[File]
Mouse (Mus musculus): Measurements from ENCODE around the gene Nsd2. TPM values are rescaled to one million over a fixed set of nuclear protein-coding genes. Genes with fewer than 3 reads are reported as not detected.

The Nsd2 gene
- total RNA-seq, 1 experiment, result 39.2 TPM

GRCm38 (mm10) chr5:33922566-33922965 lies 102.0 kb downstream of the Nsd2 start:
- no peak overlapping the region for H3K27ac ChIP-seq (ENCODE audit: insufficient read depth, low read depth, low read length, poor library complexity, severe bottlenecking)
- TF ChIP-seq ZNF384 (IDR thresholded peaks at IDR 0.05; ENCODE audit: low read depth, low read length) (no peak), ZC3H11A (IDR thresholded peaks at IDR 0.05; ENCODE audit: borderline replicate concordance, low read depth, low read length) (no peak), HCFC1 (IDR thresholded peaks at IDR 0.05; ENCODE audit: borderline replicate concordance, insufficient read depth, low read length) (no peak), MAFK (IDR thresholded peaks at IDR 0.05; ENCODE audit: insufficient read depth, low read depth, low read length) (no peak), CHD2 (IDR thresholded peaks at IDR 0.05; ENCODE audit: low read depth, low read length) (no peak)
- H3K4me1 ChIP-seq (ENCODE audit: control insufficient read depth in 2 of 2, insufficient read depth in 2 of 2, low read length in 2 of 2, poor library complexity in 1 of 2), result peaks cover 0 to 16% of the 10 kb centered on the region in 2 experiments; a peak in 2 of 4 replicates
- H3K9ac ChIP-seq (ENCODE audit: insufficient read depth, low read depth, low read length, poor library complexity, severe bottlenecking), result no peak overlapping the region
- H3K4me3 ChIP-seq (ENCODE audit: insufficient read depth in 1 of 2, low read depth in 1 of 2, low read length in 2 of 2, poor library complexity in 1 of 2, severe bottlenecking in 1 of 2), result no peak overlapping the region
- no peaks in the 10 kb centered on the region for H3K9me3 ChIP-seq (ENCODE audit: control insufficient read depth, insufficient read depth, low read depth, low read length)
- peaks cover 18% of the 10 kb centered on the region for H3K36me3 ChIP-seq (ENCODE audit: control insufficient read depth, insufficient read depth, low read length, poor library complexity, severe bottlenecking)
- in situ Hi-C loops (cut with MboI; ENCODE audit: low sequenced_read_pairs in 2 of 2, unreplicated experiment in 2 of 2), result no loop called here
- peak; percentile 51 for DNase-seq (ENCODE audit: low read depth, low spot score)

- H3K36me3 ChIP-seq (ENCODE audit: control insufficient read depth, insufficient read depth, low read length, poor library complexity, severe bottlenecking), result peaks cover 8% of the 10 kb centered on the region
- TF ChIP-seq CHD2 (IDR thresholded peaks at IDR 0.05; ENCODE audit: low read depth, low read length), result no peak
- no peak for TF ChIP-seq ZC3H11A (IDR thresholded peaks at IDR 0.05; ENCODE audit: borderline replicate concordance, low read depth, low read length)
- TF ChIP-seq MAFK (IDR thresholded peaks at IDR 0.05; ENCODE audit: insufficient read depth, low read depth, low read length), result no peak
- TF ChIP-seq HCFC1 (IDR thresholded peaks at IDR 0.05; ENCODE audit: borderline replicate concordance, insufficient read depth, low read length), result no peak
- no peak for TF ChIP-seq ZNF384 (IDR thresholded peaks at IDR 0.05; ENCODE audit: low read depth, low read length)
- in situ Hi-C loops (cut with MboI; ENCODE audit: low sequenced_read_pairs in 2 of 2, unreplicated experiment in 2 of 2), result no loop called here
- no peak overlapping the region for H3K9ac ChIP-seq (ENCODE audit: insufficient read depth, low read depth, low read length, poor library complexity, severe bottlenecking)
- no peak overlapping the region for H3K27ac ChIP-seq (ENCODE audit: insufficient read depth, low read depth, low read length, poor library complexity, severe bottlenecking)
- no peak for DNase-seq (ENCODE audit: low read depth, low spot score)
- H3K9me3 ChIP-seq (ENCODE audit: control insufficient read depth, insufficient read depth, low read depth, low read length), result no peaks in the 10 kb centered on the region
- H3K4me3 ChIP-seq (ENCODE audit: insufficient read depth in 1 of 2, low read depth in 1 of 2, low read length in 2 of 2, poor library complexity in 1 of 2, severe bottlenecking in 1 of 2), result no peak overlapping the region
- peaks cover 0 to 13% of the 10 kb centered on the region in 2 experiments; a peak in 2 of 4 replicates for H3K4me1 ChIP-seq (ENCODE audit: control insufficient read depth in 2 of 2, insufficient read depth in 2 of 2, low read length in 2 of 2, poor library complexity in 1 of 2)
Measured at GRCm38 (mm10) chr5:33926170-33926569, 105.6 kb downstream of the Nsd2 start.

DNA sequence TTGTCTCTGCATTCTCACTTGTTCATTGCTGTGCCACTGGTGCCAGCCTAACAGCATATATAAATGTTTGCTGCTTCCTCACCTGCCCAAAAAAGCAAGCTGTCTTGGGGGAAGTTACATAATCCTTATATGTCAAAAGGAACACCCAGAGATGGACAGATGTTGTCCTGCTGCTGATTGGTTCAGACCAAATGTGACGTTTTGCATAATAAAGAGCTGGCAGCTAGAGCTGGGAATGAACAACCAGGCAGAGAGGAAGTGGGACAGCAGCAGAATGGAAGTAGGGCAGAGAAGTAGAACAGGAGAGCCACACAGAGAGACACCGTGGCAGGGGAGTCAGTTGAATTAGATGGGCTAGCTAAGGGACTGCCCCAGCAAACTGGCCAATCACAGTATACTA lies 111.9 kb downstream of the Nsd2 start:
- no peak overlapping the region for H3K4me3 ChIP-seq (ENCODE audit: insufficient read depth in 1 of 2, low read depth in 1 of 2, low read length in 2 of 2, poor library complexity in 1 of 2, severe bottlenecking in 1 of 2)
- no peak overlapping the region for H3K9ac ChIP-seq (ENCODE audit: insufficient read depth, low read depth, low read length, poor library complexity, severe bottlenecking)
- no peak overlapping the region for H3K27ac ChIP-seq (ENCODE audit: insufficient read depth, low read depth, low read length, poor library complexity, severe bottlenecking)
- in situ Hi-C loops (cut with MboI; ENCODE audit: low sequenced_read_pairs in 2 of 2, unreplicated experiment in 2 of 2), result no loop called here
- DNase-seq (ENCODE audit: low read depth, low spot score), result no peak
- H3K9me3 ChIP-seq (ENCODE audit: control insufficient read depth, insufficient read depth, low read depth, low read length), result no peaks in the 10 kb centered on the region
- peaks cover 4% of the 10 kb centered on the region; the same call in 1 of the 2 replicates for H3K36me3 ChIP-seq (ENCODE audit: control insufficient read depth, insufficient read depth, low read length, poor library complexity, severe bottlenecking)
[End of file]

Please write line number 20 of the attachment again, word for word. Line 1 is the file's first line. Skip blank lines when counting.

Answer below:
- in situ Hi-C loops (cut with MboI; ENCODE audit: low sequenced_read_pairs in 2 of 2, unreplicated experiment in 2 of 2), result no loop called here